As it happened, I did three years’ research into the reliability of reliability theory, and majored in stochastic information theory. One of the things I learned was that Bayesian theory is NOT about stochastic updating in light of new information, it is about the mutual support of estimates made by different methods (e.g. subjective and objective, theory and practice, the apparent symmetry of a die and the distribution of possible throw outcomes). A similar issue arises as to the SIGNIFICANCE of probabilities, where Pascal was on about “horses for courses” and an engineer counts the possible cost of failure BEFORE deciding whether a risk is worth taking. That a probability is a complex (two-dimensional) rather than a simple (one-dimensional) estimate is taken for granted in quality control statistics, where the worth of every assessment is assessed by means of a “confidence factor”.

    The truth is that human rationality (not just half-baked SOCIAL science) is reliably unreliable because of our using only half our brains [Chesterton’s Orthodoxy]; so that even our teachers follow devious men in white coats [Milgrim’s Obedience to Authority] like brainless sheep. But how to stop them? Barking from behind simply makes them run faster; shepherds need dogs able to run over the sheep to redirect the errant leader.

  11. Mark

    Your phrase “the scientific mindset” keeps coming back in my mind because since c.1970 I’ve been arguing there is not just ONE scientific mindset but (I then thought three but now) four, linked to personality type: hence to interests and generic type of question. As Rudyard Kipling put it:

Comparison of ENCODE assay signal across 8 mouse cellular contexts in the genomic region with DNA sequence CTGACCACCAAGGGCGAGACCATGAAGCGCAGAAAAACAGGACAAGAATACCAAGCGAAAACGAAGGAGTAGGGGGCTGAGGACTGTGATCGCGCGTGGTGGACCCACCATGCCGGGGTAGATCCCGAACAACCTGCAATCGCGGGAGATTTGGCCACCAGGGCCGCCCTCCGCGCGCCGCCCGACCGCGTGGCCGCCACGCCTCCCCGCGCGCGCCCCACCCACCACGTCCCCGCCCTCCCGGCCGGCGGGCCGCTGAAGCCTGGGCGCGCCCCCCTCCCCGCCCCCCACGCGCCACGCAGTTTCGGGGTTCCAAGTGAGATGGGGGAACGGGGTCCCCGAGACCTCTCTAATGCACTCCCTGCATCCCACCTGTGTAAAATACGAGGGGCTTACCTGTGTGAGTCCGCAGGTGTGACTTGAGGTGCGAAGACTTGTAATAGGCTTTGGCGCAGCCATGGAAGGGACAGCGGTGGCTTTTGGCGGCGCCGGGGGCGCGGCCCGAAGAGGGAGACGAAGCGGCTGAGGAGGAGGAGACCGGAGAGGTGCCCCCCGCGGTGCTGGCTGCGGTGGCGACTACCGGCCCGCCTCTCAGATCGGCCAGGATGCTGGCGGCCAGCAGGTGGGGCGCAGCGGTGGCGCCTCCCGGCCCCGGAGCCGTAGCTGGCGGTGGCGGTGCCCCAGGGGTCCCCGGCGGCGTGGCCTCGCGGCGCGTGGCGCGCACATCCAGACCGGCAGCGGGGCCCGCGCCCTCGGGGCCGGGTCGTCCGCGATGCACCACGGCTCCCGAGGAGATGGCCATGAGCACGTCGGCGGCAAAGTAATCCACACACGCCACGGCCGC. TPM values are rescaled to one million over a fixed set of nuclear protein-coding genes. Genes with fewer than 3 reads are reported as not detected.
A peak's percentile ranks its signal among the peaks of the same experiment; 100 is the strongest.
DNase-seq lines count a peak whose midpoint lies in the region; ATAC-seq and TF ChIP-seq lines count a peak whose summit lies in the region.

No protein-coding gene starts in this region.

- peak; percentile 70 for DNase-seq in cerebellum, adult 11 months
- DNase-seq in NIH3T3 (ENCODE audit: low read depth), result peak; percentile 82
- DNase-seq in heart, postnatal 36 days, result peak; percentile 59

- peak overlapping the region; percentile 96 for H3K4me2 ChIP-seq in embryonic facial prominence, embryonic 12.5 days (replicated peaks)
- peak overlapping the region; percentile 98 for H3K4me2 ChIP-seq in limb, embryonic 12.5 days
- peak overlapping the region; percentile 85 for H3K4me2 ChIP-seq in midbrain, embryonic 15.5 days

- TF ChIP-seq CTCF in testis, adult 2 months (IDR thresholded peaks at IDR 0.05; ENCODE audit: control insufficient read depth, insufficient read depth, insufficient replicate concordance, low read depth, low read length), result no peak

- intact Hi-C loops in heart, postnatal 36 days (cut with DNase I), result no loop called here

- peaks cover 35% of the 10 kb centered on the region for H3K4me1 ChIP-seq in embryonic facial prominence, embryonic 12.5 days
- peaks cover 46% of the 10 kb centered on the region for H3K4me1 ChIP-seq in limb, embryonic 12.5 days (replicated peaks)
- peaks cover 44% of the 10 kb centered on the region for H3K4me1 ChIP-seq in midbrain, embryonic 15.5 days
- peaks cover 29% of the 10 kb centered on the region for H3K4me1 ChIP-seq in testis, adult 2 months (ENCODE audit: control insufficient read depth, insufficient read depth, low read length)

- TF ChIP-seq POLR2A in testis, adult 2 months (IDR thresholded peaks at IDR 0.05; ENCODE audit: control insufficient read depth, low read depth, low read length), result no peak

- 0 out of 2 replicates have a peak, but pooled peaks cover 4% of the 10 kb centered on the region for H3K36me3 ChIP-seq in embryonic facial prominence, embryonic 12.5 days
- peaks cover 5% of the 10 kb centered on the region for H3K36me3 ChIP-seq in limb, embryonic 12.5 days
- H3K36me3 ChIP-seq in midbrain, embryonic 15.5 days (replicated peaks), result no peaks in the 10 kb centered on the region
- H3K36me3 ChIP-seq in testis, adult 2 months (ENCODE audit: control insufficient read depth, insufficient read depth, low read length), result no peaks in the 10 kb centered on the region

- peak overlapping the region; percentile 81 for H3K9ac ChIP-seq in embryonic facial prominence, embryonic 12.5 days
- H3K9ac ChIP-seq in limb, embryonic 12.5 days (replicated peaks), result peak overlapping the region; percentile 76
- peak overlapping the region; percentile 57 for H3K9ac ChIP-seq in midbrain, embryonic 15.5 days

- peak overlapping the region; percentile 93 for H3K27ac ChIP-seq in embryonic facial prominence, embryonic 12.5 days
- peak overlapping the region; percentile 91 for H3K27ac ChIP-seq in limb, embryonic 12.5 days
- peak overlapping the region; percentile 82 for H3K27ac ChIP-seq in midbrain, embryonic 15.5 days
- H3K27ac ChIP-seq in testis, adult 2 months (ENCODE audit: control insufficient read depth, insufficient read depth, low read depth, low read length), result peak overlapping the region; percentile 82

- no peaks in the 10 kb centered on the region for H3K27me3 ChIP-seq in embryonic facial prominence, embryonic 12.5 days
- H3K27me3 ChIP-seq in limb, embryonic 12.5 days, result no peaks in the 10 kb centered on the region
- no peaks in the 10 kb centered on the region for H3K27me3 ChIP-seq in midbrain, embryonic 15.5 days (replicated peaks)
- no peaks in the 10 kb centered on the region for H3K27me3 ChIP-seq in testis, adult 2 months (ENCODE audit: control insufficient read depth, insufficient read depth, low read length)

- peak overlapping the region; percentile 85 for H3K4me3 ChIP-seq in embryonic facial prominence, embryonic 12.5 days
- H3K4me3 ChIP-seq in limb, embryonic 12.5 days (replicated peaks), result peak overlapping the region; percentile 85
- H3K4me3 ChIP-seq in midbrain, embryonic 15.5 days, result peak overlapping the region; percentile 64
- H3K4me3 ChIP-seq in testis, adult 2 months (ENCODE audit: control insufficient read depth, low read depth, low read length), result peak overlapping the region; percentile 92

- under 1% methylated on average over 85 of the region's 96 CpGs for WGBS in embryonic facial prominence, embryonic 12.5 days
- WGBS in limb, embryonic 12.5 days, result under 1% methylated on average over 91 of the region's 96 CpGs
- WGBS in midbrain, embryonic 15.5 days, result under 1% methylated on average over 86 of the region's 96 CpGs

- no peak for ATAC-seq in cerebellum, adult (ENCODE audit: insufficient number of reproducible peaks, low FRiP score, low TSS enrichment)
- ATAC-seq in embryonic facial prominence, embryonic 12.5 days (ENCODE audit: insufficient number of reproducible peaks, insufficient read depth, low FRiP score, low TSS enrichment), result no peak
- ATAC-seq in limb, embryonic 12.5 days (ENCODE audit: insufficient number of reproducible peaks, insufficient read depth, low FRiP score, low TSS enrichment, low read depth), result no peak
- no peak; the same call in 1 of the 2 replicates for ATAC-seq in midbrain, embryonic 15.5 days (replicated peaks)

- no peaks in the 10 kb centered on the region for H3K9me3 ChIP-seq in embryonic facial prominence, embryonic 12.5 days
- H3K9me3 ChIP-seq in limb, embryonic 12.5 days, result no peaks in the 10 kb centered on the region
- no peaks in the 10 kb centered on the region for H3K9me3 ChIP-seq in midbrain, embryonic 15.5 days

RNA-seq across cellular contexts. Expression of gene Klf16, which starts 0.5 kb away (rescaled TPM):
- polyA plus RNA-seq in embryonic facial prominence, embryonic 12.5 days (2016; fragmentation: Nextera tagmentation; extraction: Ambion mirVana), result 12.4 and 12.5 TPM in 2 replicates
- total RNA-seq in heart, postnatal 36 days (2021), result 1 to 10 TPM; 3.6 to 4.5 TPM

“I keep six honest serving men,
    They taught me all I knew;
    Their names are What? and Why? and When
    And how? and Where? and Who?”

    Modern “empirical” science took off with Sir Francis Bacon advocating taking things to bits to see How they worked. David Hume rather spoiled that by persuading people that that was impossible: all you actually could know was your own sensations and feelings. Thus after the accidental discovery of electrochemical phenomena and electric circuits, “normal” British empiricists pursued the chemical aspect and material evolution, engineers of more experimental bent asked themselves What if…? and American commerce (labelled “pragmatic” by Peirce) asked of engineers the new question: What works? In the background, “revolutionary” scientists like Faraday, Maxwell and Darwin asked themselves Why? Electric circuits led to the discovery of systematic and electromagnetic relationships, the invention of radio systems, sub-atomic physics, quantum and information theory. and information the “revolutionary” question: Why is the whole greater than its parts?

    So Why is science greater than any of these? That grossly under-rated “seer of science” G K Chesterton anticipated Gestalt theory and Kuhn’s “revolutionary science” to draw attention to the When and Who and a self-referential How of it: as When the visual imagination of himself or a Newton or Faraday or Darwin or Maxwell or Feynman looks at systematic relationships a thousand times and the next time sees what had never been seen before. This “speculative” observation and induction is only the initial phase of mature science, but Popper’s “hypothetical-deductive” method is empty without the “trials and errors” experienced by less pedantic minds eventually generating new and more fundamental hypotheses less prone to deductive error.